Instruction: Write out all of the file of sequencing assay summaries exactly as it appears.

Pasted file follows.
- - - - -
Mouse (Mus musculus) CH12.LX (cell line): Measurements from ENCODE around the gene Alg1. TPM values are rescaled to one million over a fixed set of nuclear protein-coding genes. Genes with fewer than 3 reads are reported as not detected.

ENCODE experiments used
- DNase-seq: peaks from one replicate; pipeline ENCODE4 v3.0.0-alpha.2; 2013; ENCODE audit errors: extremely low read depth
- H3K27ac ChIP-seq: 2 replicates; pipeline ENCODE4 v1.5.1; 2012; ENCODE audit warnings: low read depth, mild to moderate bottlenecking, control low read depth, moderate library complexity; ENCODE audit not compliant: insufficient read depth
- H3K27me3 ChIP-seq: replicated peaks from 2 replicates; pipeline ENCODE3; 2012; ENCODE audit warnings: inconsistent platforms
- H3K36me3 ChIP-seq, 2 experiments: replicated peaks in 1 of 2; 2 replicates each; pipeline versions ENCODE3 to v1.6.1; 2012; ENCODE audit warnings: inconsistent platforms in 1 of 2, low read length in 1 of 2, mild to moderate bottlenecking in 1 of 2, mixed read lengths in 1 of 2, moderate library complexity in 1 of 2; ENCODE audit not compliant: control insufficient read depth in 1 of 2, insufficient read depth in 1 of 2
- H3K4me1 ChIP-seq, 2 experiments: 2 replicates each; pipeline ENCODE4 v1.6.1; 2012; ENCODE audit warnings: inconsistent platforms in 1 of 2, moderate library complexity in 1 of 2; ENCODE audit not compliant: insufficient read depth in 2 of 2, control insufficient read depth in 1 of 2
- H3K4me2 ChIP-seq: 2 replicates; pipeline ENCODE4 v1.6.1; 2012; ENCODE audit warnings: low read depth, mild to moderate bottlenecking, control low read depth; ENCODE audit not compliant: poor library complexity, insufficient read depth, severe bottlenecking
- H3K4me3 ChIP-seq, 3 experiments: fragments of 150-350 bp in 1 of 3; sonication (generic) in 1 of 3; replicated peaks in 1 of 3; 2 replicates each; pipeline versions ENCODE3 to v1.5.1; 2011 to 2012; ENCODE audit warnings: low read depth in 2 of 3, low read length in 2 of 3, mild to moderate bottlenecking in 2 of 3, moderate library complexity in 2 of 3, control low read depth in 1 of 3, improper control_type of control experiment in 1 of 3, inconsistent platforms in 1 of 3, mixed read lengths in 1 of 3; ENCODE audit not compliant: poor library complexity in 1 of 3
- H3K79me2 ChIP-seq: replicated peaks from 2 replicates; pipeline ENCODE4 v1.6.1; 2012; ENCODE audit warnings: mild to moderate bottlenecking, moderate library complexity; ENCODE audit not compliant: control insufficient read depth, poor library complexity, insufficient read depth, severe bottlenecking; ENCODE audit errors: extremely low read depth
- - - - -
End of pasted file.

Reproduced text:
Mouse (Mus musculus) CH12.LX (cell line): Measurements from ENCODE around the gene Alg1. TPM values are rescaled to one million over a fixed set of nuclear protein-coding genes. Genes with fewer than 3 reads are reported as not detected.

ENCODE experiments used
- DNase-seq: peaks from one replicate; pipeline ENCODE4 v3.0.0-alpha.2; 2013; ENCODE audit errors: extremely low read depth
- H3K27ac ChIP-seq: 2 replicates; pipeline ENCODE4 v1.5.1; 2012; ENCODE audit warnings: low read depth, mild to moderate bottlenecking, control low read depth, moderate library complexity; ENCODE audit not compliant: insufficient read depth
- H3K27me3 ChIP-seq: replicated peaks from 2 replicates; pipeline ENCODE3; 2012; ENCODE audit warnings: inconsistent platforms
- H3K36me3 ChIP-seq, 2 experiments: replicated peaks in 1 of 2; 2 replicates each; pipeline versions ENCODE3 to v1.6.1; 2012; ENCODE audit warnings: inconsistent platforms in 1 of 2, low read length in 1 of 2, mild to moderate bottlenecking in 1 of 2, mixed read lengths in 1 of 2, moderate library complexity in 1 of 2; ENCODE audit not compliant: control insufficient read depth in 1 of 2, insufficient read depth in 1 of 2
- H3K4me1 ChIP-seq, 2 experiments: 2 replicates each; pipeline ENCODE4 v1.6.1; 2012; ENCODE audit warnings: inconsistent platforms in 1 of 2, moderate library complexity in 1 of 2; ENCODE audit not compliant: insufficient read depth in 2 of 2, control insufficient read depth in 1 of 2
- H3K4me2 ChIP-seq: 2 replicates; pipeline ENCODE4 v1.6.1; 2012; ENCODE audit warnings: low read depth, mild to moderate bottlenecking, control low read depth; ENCODE audit not compliant: poor library complexity, insufficient read depth, severe bottlenecking
- H3K4me3 ChIP-seq, 3 experiments: fragments of 150-350 bp in 1 of 3; sonication (generic) in 1 of 3; replicated peaks in 1 of 3; 2 replicates each; pipeline versions ENCODE3 to v1.5.1; 2011 to 2012; ENCODE audit warnings: low read depth in 2 of 3, low read length in 2 of 3, mild to moderate bottlenecking in 2 of 3, moderate library complexity in 2 of 3, control low read depth in 1 of 3, improper control_type of control experiment in 1 of 3, inconsistent platforms in 1 of 3, mixed read lengths in 1 of 3; ENCODE audit not compliant: poor library complexity in 1 of 3
- H3K79me2 ChIP-seq: replicated peaks from 2 replicates; pipeline ENCODE4 v1.6.1; 2012; ENCODE audit warnings: mild to moderate bottlenecking, moderate library complexity; ENCODE audit not compliant: control insufficient read depth, poor library complexity, insufficient read depth, severe bottlenecking; ENCODE audit errors: extremely low read depth